Convict sues Iowa over prisons’ sex-abuse treatment program
Iowa’s Civil Commitment Unit for Sex Offenders is facing another legal challenge in U.S. District Court, this time by a man accused of plotting to kill his accuser after being inspired by an episode of “Breaking Bad.”
Two convicted sex offenders, Christopher King and Mark Retterath, are suing the Iowa Department of Corrections as part of a proposed class action lawsuit. They allege that while Iowa requires them to complete a treatment program for sex offenders before they can have prison visits with their children, they have not been allowed into the program.
They allege that participation in the program is not guaranteed upon conviction for a sex offense. They also allege that the Newton Correctional Facility, where the program is housed, has a maximum capacity of 200 sex offenders, although 800 to 1,000 incarcerated individuals are presently required to complete the treatment program.
Because the program takes an average of 11.5 months to complete, inmates may have to wait years before they’re permitted to even begin the program.
Also in 2016, Retterath was convicted on one count of sexual abuse in the third degree; solicitation to commit murder; and attempted murder. His conviction for attempted murder was later reversed and the solicitation conviction was conditionally reversed. Retterath is currently serving a term of no more than 10 years. Because he has not been able to enroll in the treatment program, he has not had any visits with his children since his incarceration.
Retterath, who was allegedly inspired by an episode of the TV series “Breaking Bad,” was accused of plotting to use ricin to kill his sexual-abuse victim as a way to keep the man from testifying against him.
In 2016, King was convicted on two counts of third-degree sexual abuse; one count of assault with intent to commit sex abuse; and one count of assault by penetration of genitalia with an object. Each of his convictions involved an unrelated minor age 16 to 17. He was sentenced to prison for a period of no more than 32 years. He has not had any visits with his minor daughter since his incarceration.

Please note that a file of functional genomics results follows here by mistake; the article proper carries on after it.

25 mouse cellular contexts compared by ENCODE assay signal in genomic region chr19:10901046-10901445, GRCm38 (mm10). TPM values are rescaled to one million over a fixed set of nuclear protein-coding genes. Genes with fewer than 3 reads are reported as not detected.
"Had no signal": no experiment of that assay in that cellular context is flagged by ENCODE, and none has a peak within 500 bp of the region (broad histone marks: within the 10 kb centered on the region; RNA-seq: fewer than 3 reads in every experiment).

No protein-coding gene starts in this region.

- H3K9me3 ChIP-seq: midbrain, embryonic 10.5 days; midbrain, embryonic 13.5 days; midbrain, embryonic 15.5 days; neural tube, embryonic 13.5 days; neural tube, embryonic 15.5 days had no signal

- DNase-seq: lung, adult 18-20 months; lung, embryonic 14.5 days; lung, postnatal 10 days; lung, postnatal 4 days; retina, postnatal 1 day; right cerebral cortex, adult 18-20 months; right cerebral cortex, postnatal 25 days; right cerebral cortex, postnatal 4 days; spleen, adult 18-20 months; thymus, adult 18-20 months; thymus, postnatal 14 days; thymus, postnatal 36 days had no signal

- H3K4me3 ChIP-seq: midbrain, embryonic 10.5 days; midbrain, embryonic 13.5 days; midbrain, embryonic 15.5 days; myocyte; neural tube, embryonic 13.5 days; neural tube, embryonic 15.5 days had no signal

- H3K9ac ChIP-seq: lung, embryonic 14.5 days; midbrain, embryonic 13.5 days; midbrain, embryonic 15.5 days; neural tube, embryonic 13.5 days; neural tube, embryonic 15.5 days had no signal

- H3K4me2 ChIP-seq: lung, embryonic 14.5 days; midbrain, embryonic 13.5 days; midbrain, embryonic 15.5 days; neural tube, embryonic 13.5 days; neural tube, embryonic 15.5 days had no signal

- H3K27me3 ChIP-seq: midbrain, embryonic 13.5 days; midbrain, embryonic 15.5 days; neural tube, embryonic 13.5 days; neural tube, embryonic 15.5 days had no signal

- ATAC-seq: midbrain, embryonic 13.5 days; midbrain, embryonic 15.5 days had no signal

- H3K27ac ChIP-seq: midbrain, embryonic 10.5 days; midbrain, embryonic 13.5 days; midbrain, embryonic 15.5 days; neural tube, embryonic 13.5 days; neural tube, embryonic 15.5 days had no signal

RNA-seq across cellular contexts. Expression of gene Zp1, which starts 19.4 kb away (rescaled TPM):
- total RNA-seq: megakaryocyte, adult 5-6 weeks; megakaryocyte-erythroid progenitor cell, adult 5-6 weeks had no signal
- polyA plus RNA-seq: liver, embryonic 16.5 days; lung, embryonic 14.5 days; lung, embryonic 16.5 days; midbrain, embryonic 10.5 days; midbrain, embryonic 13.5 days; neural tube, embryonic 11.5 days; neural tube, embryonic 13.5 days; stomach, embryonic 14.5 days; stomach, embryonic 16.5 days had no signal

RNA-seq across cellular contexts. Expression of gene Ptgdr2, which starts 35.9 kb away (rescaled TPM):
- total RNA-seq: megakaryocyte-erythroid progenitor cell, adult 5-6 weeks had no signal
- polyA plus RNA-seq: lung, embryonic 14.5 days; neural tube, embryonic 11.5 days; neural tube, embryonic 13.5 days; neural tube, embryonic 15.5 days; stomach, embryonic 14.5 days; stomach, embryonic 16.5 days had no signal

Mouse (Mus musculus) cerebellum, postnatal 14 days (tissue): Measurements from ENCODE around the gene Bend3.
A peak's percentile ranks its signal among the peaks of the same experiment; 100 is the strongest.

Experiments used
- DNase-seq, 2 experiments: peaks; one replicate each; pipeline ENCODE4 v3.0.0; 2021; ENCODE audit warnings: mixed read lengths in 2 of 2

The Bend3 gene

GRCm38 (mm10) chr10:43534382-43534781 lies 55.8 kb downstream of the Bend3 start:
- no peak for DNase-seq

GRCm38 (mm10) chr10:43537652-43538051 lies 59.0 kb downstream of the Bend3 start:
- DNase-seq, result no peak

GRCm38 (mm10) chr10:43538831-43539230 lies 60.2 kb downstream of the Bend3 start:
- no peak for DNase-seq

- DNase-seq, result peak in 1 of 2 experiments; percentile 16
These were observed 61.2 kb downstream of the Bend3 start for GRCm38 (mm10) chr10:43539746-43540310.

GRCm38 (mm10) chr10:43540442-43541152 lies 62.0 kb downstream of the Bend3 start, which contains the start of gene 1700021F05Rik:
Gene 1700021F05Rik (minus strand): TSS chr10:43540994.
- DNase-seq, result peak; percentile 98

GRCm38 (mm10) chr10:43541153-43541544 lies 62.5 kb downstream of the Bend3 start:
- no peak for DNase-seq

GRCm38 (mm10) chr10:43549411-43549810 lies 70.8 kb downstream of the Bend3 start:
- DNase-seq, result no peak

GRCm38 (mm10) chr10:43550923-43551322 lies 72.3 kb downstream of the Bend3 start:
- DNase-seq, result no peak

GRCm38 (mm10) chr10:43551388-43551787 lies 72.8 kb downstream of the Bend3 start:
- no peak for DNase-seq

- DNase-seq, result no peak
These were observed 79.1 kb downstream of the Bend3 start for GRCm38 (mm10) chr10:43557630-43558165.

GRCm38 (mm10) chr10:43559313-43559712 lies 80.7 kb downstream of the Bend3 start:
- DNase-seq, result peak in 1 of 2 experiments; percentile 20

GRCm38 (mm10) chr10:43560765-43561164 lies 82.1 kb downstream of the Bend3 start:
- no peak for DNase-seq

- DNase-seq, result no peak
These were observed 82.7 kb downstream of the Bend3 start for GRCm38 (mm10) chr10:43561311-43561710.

The civil lawsuit alleges that the DOC’s actions are not rationally related to a legitimate government interest, as children are permitted to visit other, more dangerous offenders, and that there are “reasonable alternatives” to a blanket ban on visiting children.
The DOC has asked the court to dismiss the lawsuit, arguing that all of claims raised by the plaintiffs have been “fully and fairly litigated” in the past with the courts upholding the DOC’s actions.
In 2015, a federal court held that “as a general proposition it is rational to believe an untreated inmate with a sexual attraction to children ought not to have direct, in-person contact with a child by visitation or telephone until the extent of the inmate’s sexual deviancy is revealed in the course of treatment.”
The court went on to say that “in-person contact” with children “may impede rehabilitation and pose a risk to the child” and that the DOC policy “has a valid, rational connection to the legitimate penological interests of rehabilitation and public safety.” In that same case, the court ruled against the state with regard to the DOC’s restrictions on mail, ruling that offenders could write to their minor children.
The DOC acknowledges that there is a separate issue that relates to the DOC’s timing in placing offenders into the treatment program and that the courts have allowed lawsuits to proceed when they pertain to the DOC’s failure to offer treatment when it is a necessary prerequisite to parole.
The DOC alleges the current lawsuit is a “camouflaged attempt to attack the priority system” used by the DOC in placing offenders into treatment so that inmates being denied visitation with children can win priority placement in the program.
In addition the DOC, the lawsuit names as defendants Beth Skinner, the director of the department; Kris Weitzell, the warden of the Newton Correctional Facility; and Stephen Weiss, the warden of the Clarinda Correctional Facility.
The court has yet to rule on the plaintiff’s request for class-action status and the DOC’s request for a dismissal.